Monday, October 31, 2005
Polypropelyne Cold Weather Gear
After my shift at work, I tried the shirt & pants on to see if they fit. I immediately felt my body heat staying with my body. To say the least, this stuff is warm! I decided to keep my new duds on and test it on my ride home. At 3:00 AM, the temperature was 36 Degrees (F) with the black ice alarm going off. I put on the gear that I rode into work with, a JoeRocket Mesh Jacket with armor, my waste length heavy coat and my leather boots and winter riding gloves. I already had on 2 pairs of socks, the Polypropelyne suit and my t-shirt. The heated grips were turned on. Off I went on the bike for the 8 mile ride home. This stuff kept me pretty damn warm. The only place that I felt cold were my cheeks and eye balls and that's only because I had to crack the face shield due to it fogging up on me.
Now, if I can only find some sort of protection from the deer I saw on my way home. In just 8 miles, I saw, at least a dozen deer. Not a good feeling when you're only on 2 wheels.
Saturday, October 15, 2005
Living with it
Sunday, October 09, 2005
No More Balls
Well, it was time to replace the head bearings on the Vision with tapered head bearings from All Balls Bearings. It was rather unnerving having to dismantle the bike as far as I did, especially by someone who has no mechanical training. Mechanically inclined, yes... Professional mechanic, not by a long shot. Seeing my bike in this state really was scary, not knowing if I would be able to put it all back together again. Now that is it done, I feel a lot better. Things that still need to be done this winter: Starter Clutch Bolt Fix, Shift Shaft Seal Replaced, Balancer Nut, Front Wheel Bearings, oh the list just keeps on going.....
Removing everything on the bike to get to the head bearings was easier than I thought. I started with removing the front wheel and the forks, Removing the handle bars and instrument cluster, removing the ignition and idiot lights. I did find that there are a lot more wires hidden behind the headlight than I ever thought possible. I was able to use a pair of vise grips instead of a spanner wrench on the lock nuts over the head bearings. Everything seemed to come off willingly.
When I finally pulled the bike apart to the point where the races are, I found the races were pitted pretty good. The top lower and the bottom lower races were the worst. In the picture, you can see where the bearings were laying. I guess I now know why I could feel a dead spot nearly dead center in the steering.
To help seat the races and the bearings where they belong, I placed the races and the steering stem in the freezer over night. Freezing the races helped a lot, they nearly dropped right into place. Getting the lower bearings onto the steering stem was another story. Freezing the steering stem didn't seem to help at all. I tried several different ways to tap the bearings onto the stem, the first was using a piece of PVC Pipe and a Plumbing Wrench. The PVC was too soft and didn't have enough UMPH to get the bearings on down the steering stem. I tried using a Socket Wrench extension to try tapping around the top of the bearings and that didn't seem to be making progress evenly. I found a spare Buddy Foot Peg Bracket from the Parts Vision. On that bracket is a hole that is the perfect size to slip down over the steering stem and fit the top of the bearings. I then used a hammer and tapped the bracket on top of the bearings to seat the bearings to the bottom of the steering stem. That worked.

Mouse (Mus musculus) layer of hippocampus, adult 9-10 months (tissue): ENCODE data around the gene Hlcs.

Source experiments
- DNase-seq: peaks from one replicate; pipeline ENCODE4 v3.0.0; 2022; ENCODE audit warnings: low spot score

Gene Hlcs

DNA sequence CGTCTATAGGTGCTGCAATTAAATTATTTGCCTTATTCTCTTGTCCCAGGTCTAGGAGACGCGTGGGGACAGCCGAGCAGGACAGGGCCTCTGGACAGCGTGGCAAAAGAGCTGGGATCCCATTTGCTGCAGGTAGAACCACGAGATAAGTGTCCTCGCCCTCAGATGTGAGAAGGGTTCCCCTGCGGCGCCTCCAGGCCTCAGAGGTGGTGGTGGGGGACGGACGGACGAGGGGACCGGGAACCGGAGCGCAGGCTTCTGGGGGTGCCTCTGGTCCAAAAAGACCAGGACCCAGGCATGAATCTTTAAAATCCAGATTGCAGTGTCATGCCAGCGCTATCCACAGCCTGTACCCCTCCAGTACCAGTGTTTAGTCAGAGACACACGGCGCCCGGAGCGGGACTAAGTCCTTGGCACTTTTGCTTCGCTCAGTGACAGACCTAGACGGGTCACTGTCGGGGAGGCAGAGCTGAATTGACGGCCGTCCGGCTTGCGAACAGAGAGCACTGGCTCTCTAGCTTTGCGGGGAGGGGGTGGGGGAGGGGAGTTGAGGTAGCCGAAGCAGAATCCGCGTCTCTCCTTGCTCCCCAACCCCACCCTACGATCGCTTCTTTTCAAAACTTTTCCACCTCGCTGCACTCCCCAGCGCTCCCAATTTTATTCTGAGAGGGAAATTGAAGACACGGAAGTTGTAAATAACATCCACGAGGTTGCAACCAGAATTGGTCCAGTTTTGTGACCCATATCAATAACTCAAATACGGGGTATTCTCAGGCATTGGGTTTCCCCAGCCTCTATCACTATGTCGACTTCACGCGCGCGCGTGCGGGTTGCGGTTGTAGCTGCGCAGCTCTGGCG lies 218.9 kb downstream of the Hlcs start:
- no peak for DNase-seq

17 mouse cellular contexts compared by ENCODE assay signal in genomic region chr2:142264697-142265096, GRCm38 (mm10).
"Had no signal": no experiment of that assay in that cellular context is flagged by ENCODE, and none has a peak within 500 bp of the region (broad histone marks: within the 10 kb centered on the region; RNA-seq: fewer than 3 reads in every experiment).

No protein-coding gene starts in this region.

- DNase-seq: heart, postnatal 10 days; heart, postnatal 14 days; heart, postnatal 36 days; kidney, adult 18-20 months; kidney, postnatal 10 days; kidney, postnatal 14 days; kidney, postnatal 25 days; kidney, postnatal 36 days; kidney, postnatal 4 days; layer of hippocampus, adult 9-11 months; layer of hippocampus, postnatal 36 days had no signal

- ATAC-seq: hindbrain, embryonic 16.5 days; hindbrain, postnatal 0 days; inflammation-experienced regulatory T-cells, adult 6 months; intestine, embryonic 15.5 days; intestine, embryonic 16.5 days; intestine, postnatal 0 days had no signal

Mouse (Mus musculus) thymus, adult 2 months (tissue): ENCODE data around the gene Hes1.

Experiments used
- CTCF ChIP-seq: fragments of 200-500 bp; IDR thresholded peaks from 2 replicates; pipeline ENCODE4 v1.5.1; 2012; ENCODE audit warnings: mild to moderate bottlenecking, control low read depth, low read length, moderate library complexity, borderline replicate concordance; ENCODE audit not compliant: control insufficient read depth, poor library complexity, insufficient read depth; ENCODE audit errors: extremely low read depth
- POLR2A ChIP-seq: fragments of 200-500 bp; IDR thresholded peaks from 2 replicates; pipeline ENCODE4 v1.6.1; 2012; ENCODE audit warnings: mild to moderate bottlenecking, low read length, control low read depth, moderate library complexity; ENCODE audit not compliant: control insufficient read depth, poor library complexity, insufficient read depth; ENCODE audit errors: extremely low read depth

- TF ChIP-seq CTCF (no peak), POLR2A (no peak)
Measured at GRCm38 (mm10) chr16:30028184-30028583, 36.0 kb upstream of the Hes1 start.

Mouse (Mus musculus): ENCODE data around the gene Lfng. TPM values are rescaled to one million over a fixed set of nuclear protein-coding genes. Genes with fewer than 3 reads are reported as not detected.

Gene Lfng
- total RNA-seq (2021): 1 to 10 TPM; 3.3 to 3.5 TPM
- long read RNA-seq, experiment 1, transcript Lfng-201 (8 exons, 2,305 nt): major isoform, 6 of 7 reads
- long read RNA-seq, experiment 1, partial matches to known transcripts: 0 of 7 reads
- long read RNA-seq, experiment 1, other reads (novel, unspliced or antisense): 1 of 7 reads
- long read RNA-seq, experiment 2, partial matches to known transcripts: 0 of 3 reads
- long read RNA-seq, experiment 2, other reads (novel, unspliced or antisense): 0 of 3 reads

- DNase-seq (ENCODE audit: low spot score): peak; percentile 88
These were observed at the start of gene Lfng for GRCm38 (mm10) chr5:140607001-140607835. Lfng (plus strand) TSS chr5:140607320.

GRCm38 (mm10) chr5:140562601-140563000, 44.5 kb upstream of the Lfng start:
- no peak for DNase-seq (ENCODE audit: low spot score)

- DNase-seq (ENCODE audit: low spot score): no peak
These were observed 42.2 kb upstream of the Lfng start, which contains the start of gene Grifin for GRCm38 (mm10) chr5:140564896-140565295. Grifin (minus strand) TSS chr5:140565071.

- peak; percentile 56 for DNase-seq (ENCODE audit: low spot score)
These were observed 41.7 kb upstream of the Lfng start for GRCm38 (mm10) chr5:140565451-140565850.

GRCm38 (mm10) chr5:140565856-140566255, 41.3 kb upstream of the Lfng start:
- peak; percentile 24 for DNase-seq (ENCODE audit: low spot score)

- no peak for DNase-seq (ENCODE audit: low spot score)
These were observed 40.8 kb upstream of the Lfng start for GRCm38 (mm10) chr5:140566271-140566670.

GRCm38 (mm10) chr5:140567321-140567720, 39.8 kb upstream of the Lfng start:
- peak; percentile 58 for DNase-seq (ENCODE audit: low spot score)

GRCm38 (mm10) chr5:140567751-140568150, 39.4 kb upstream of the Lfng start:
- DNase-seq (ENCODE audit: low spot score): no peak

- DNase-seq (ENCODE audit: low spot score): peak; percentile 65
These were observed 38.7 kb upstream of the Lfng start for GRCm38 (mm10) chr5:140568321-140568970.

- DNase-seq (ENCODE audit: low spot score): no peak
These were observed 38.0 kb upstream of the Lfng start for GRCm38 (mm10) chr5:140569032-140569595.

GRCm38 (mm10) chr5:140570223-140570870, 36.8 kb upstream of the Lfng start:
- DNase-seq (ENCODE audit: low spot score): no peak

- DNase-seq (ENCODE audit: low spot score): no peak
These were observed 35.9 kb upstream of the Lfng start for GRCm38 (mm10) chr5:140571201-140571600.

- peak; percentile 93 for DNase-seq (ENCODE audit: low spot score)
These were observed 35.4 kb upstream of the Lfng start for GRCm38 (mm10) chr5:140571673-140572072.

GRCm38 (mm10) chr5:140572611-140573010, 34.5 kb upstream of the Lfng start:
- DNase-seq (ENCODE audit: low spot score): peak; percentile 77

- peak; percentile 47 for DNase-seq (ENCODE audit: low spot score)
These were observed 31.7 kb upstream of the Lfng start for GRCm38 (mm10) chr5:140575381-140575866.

Seating the bearing races
Seating the roller bearing races was a lot easier that seating the lower roller bearing. The use of a rubber dead blow hammer was all it took to seat the upper race. The lower race was a little more difficult, only because the race sits up inside the head tube. You can't easily swing a hammer to seat the race, you need a punch being very careful not to damage the inside of the race.
Tapered Roller Bearings Installed
After completing the entire process, I am guessing that it is a good thing that the only left over parts that I had were the old races and ball bearings. No extra parts is not a bad thing. However, when I took the bike for a test ride, I noticed I still had the slight head shake. The shake is better than it was before and a lot better that right after I dropped the bike. I guess I am making progress but not quite there yet. The entire front end of the bike feels much more secure on the road, so I am happy with the upgrade. While putting it all back together, I am glad I checked to see if my lights were still working. Apparently, my headlight was not. A loose and corroded connector in the rubber pouch behind the headlight was the culprit. I am glad I fixed it when I did and didn't have to pull it all apart again. I also coated the inside of the tachometer with dry graphite lubricant and that helped make my tach a little more responsive.